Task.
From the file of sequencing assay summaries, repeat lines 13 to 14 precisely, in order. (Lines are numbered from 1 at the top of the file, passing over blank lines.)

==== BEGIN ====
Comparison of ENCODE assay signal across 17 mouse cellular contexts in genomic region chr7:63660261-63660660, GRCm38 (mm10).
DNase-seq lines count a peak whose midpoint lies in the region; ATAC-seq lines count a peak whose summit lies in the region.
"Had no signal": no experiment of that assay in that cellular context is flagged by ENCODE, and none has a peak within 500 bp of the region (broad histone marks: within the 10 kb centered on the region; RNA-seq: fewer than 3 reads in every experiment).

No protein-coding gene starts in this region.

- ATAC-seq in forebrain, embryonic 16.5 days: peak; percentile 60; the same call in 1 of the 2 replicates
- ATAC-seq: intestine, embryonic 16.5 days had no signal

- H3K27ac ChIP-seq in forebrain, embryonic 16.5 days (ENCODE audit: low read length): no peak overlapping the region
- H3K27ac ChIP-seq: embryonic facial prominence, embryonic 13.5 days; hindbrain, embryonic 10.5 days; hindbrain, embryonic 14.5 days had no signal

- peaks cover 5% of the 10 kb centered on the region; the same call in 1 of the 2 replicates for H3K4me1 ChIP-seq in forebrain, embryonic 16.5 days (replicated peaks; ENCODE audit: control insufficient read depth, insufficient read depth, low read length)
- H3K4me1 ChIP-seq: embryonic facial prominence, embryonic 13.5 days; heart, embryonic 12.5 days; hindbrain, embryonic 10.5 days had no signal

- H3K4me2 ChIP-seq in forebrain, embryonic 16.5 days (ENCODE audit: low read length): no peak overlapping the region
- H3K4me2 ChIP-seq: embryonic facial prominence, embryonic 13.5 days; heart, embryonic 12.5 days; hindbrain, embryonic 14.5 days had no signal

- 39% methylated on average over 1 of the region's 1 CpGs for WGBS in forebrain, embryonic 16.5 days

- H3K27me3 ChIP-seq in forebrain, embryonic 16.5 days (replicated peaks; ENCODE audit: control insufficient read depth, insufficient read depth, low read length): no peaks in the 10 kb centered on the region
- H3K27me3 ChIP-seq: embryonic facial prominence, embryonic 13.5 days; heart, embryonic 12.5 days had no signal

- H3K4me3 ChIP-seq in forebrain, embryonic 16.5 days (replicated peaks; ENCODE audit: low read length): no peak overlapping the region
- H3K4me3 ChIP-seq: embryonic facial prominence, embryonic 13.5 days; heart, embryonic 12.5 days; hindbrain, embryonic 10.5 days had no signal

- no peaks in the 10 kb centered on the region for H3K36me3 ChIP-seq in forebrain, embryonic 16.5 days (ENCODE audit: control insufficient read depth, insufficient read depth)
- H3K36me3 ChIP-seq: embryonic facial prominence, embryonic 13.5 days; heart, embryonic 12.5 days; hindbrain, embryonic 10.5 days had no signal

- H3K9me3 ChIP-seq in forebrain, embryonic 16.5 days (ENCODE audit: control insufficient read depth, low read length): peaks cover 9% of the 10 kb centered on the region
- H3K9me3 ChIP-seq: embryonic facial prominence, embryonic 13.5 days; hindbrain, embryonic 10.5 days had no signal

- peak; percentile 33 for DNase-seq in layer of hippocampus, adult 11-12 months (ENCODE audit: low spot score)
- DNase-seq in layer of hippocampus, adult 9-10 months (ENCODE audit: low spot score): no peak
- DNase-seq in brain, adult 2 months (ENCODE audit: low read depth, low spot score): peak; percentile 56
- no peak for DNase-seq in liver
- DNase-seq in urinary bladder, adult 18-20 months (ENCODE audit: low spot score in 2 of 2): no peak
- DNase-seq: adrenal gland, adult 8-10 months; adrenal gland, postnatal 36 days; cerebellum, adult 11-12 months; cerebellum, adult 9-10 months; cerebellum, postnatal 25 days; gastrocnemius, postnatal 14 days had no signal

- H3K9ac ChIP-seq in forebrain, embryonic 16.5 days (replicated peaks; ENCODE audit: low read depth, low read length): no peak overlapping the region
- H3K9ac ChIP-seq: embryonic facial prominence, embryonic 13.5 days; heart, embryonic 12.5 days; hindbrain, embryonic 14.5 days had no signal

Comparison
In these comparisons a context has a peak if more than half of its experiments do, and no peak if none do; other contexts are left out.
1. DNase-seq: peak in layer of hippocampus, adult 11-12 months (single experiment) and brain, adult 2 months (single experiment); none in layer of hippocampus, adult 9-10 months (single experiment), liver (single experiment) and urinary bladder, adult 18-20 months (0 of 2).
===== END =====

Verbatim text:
- 39% methylated on average over 1 of the region's 1 CpGs for WGBS in forebrain, embryonic 16.5 days

- H3K27me3 ChIP-seq in forebrain, embryonic 16.5 days (replicated peaks; ENCODE audit: control insufficient read depth, insufficient read depth, low read length): no peaks in the 10 kb centered on the region